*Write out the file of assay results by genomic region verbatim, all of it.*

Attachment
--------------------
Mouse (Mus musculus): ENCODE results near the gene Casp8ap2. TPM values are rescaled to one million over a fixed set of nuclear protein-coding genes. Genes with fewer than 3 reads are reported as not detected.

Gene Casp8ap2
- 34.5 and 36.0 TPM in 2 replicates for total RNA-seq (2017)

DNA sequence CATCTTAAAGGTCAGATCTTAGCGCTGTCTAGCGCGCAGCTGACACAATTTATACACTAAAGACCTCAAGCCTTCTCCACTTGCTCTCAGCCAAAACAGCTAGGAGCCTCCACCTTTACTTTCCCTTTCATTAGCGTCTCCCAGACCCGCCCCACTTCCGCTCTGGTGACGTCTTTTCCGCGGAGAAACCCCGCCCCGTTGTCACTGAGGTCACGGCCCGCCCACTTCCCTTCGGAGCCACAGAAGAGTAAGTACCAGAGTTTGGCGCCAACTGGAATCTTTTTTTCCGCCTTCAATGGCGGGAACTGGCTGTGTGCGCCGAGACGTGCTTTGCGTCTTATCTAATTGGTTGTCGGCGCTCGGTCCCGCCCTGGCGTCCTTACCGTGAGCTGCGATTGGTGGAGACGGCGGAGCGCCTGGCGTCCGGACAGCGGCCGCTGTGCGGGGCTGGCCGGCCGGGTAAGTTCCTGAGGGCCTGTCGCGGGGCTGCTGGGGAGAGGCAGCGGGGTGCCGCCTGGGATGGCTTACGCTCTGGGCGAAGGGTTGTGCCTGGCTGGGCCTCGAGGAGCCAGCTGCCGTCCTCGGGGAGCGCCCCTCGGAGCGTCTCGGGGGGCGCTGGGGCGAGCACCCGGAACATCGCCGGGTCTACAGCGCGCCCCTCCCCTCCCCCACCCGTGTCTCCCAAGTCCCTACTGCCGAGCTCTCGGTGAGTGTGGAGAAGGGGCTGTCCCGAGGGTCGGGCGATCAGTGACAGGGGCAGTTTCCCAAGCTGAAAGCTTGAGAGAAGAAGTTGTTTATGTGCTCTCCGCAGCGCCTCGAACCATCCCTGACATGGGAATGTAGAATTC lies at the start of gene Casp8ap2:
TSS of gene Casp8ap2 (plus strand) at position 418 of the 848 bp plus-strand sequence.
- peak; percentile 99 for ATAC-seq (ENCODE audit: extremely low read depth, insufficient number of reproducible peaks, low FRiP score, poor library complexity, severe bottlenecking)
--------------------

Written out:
Mouse (Mus musculus): ENCODE results near the gene Casp8ap2. TPM values are rescaled to one million over a fixed set of nuclear protein-coding genes. Genes with fewer than 3 reads are reported as not detected.

Gene Casp8ap2
- 34.5 and 36.0 TPM in 2 replicates for total RNA-seq (2017)

DNA sequence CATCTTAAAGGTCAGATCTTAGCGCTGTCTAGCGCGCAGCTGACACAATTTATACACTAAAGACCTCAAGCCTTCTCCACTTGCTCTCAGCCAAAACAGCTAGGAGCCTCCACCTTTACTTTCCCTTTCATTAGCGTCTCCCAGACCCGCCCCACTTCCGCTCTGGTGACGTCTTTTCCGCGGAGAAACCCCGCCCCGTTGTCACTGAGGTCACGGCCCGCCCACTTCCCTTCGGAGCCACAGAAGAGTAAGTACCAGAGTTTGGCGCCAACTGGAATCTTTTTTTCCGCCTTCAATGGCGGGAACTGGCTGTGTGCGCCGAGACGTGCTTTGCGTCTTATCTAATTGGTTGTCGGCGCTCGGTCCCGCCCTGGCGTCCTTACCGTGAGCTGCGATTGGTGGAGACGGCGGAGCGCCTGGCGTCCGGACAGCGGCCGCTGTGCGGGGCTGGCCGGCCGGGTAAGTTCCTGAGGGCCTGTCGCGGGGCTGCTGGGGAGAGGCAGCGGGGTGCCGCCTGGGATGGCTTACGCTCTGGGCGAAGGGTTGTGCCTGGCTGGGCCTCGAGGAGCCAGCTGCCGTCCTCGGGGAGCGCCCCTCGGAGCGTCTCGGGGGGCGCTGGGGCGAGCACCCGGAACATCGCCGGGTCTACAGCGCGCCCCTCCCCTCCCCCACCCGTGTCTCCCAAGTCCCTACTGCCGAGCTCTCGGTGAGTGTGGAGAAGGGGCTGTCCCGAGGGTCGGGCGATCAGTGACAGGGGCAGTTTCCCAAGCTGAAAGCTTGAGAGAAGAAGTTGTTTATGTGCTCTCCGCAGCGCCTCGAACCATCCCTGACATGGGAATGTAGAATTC lies at the start of gene Casp8ap2:
TSS of gene Casp8ap2 (plus strand) at position 418 of the 848 bp plus-strand sequence.
- peak; percentile 99 for ATAC-seq (ENCODE audit: extremely low read depth, insufficient number of reproducible peaks, low FRiP score, poor library complexity, severe bottlenecking)